Scott Walker: Voter Fraud is Worth “One or Two Points” in Wisconsin

PEWAUKEE, WI - MARCH 31: Wisconsin Gov. Scott Walker speaks during the Waukesha County GOP Lincoln Day dinner at the Country Springs Hotel on March 31, 2012 in Pewaukee, Wisconsin. With less than a week before the Wisconsin primary, Mitt Romney continues to campaign through the state. (Photo by Justin Sullivan/Getty Images) Photo by Justin Sullivan/Getty Images

Wisconsin native Steve Hayes offers a long, empathetic take on Scott Walker’s attempt to survive a recall election. The highlight: An interview with Walker, who apologizes for nothing (why should he?) and tries to get inside the heads of the liberals who hate him. Why are they so adamant about reversing a voter ID law?

“I’ve always thought in this state, close elections, presidential elections, it means you probably have to win with at least 53 percent of the vote to account for fraud. One or two points, potentially.”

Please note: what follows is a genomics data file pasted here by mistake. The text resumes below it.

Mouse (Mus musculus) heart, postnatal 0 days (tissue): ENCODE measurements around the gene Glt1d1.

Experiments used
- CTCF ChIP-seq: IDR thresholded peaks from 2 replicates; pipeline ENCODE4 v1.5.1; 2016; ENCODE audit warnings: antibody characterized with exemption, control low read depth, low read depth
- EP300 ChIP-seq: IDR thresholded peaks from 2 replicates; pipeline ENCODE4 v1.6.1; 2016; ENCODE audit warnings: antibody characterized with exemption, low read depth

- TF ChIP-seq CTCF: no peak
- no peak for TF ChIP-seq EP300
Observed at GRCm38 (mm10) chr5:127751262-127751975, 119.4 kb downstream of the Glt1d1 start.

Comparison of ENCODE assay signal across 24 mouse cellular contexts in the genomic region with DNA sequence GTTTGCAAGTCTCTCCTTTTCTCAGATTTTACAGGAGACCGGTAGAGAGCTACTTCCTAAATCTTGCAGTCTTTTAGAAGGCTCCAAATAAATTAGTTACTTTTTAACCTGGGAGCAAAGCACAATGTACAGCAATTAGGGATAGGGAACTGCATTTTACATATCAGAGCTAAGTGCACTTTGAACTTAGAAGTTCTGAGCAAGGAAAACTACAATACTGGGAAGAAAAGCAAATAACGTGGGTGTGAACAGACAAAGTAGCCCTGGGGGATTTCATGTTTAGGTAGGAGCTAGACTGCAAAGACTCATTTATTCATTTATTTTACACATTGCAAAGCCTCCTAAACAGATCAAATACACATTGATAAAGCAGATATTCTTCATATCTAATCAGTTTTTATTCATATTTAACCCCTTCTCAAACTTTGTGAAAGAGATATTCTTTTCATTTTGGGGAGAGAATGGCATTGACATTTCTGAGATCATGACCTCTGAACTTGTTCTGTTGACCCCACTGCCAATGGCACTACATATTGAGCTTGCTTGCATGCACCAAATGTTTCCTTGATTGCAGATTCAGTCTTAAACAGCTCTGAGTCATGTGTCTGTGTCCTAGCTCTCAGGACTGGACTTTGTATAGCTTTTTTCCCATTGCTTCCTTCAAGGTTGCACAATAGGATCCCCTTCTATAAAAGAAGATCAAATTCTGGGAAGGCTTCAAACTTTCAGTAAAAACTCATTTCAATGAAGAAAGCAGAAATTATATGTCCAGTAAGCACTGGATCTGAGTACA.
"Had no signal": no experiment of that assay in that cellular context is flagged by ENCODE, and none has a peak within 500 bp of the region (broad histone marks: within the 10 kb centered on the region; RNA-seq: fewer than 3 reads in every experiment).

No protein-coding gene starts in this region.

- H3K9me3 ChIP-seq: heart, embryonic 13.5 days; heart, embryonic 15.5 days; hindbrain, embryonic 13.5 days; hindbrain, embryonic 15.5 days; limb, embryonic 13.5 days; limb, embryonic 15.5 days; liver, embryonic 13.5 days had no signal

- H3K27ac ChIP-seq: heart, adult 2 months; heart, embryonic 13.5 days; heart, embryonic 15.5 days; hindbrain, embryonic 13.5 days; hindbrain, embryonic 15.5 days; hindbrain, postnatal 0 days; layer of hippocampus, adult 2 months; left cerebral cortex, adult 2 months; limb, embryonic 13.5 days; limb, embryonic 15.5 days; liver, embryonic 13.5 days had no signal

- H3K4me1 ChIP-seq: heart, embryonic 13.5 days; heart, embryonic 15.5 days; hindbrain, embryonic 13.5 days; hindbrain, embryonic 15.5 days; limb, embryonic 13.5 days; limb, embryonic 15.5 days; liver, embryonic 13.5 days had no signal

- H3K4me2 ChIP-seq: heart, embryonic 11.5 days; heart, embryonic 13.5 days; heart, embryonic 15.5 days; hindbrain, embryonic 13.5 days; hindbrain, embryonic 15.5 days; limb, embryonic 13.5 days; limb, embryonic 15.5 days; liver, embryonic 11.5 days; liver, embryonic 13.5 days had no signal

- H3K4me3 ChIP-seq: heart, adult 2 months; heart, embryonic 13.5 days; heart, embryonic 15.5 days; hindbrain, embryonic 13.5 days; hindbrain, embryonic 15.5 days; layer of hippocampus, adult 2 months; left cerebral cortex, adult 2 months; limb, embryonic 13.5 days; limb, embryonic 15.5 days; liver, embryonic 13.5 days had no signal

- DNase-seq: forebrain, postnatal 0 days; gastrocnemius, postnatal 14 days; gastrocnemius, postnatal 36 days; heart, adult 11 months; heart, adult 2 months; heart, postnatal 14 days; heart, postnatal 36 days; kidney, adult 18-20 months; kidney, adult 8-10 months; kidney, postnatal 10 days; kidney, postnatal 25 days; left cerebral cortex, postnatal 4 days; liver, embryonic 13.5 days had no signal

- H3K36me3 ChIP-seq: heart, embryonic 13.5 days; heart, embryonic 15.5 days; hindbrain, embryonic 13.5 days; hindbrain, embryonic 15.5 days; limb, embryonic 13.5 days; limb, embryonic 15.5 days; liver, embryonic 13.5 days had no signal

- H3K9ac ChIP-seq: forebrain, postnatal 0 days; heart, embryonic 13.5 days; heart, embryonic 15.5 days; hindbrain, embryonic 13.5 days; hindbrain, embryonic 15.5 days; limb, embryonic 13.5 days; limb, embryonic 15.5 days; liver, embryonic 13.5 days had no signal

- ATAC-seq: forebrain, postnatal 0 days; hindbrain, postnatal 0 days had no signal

That’s enough to change the outcome of the election. “Absolutely. I mean there’s no question why they went to court and fought [to undo] voter ID.”

There might be some question. The voter fraud issue was investigated in Wisconsin fairly recently, in the form of an Election Fraud Task Force and a deep dive into 2008’s vote results. The yearlong investigation charged 20 people – this in an election with around 3 million ballots. For fraud to equal “one or two points” in that election, you’d have needed 30,000-60,000 phony ballots. The proven fraud actually amounted to 0.0007 percent of all votes.

The people who oppose voter ID laws say they’re doing it to rescue the votes of poor or elderly people who lack current IDs. Sure, yes, this would probably be the cover story they’d use if they were trying to make life easier for criminals. But perhaps they’re not! It’s a possibility Walker rules out.